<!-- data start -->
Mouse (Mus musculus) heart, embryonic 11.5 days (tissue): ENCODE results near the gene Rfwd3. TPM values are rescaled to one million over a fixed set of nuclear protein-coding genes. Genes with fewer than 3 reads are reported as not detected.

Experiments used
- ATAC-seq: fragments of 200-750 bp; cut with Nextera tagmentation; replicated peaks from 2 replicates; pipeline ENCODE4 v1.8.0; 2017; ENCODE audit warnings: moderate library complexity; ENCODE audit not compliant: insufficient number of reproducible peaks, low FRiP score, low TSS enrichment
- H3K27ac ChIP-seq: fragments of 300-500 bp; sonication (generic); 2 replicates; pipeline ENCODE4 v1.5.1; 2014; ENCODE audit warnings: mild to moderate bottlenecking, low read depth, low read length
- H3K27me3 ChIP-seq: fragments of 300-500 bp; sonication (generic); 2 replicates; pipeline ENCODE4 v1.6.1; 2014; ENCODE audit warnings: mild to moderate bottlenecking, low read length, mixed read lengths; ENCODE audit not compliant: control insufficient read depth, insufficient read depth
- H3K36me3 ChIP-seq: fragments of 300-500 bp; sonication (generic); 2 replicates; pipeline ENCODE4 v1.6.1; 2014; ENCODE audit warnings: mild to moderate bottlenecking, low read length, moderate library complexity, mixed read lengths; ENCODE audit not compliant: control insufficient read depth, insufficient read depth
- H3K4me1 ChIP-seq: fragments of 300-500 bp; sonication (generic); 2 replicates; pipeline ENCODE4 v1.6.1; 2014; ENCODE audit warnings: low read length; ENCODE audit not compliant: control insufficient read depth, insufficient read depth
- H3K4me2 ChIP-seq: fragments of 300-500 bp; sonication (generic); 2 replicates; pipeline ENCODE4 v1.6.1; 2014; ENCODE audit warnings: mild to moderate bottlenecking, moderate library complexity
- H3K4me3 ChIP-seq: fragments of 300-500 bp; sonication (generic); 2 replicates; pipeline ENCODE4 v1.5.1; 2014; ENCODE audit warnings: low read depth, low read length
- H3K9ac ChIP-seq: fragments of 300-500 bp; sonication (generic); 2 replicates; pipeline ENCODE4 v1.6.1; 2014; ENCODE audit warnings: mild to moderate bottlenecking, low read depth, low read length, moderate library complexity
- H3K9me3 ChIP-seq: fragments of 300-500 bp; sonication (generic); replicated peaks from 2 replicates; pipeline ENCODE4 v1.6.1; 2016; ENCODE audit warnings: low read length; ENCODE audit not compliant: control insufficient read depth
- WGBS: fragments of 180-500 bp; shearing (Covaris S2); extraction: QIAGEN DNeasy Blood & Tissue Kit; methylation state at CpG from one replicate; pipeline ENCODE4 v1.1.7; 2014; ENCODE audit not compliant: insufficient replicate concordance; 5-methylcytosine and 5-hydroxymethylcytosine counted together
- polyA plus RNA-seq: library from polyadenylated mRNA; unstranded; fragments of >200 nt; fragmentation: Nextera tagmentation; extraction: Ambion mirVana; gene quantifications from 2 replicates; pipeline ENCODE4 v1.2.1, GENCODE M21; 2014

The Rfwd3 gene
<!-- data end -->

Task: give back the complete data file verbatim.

Mouse (Mus musculus) heart, embryonic 11.5 days (tissue): ENCODE results near the gene Rfwd3. TPM values are rescaled to one million over a fixed set of nuclear protein-coding genes. Genes with fewer than 3 reads are reported as not detected.

Experiments used
- ATAC-seq: fragments of 200-750 bp; cut with Nextera tagmentation; replicated peaks from 2 replicates; pipeline ENCODE4 v1.8.0; 2017; ENCODE audit warnings: moderate library complexity; ENCODE audit not compliant: insufficient number of reproducible peaks, low FRiP score, low TSS enrichment
- H3K27ac ChIP-seq: fragments of 300-500 bp; sonication (generic); 2 replicates; pipeline ENCODE4 v1.5.1; 2014; ENCODE audit warnings: mild to moderate bottlenecking, low read depth, low read length
- H3K27me3 ChIP-seq: fragments of 300-500 bp; sonication (generic); 2 replicates; pipeline ENCODE4 v1.6.1; 2014; ENCODE audit warnings: mild to moderate bottlenecking, low read length, mixed read lengths; ENCODE audit not compliant: control insufficient read depth, insufficient read depth
- H3K36me3 ChIP-seq: fragments of 300-500 bp; sonication (generic); 2 replicates; pipeline ENCODE4 v1.6.1; 2014; ENCODE audit warnings: mild to moderate bottlenecking, low read length, moderate library complexity, mixed read lengths; ENCODE audit not compliant: control insufficient read depth, insufficient read depth
- H3K4me1 ChIP-seq: fragments of 300-500 bp; sonication (generic); 2 replicates; pipeline ENCODE4 v1.6.1; 2014; ENCODE audit warnings: low read length; ENCODE audit not compliant: control insufficient read depth, insufficient read depth
- H3K4me2 ChIP-seq: fragments of 300-500 bp; sonication (generic); 2 replicates; pipeline ENCODE4 v1.6.1; 2014; ENCODE audit warnings: mild to moderate bottlenecking, moderate library complexity
- H3K4me3 ChIP-seq: fragments of 300-500 bp; sonication (generic); 2 replicates; pipeline ENCODE4 v1.5.1; 2014; ENCODE audit warnings: low read depth, low read length
- H3K9ac ChIP-seq: fragments of 300-500 bp; sonication (generic); 2 replicates; pipeline ENCODE4 v1.6.1; 2014; ENCODE audit warnings: mild to moderate bottlenecking, low read depth, low read length, moderate library complexity
- H3K9me3 ChIP-seq: fragments of 300-500 bp; sonication (generic); replicated peaks from 2 replicates; pipeline ENCODE4 v1.6.1; 2016; ENCODE audit warnings: low read length; ENCODE audit not compliant: control insufficient read depth
- WGBS: fragments of 180-500 bp; shearing (Covaris S2); extraction: QIAGEN DNeasy Blood & Tissue Kit; methylation state at CpG from one replicate; pipeline ENCODE4 v1.1.7; 2014; ENCODE audit not compliant: insufficient replicate concordance; 5-methylcytosine and 5-hydroxymethylcytosine counted together
- polyA plus RNA-seq: library from polyadenylated mRNA; unstranded; fragments of >200 nt; fragmentation: Nextera tagmentation; extraction: Ambion mirVana; gene quantifications from 2 replicates; pipeline ENCODE4 v1.2.1, GENCODE M21; 2014

The Rfwd3 gene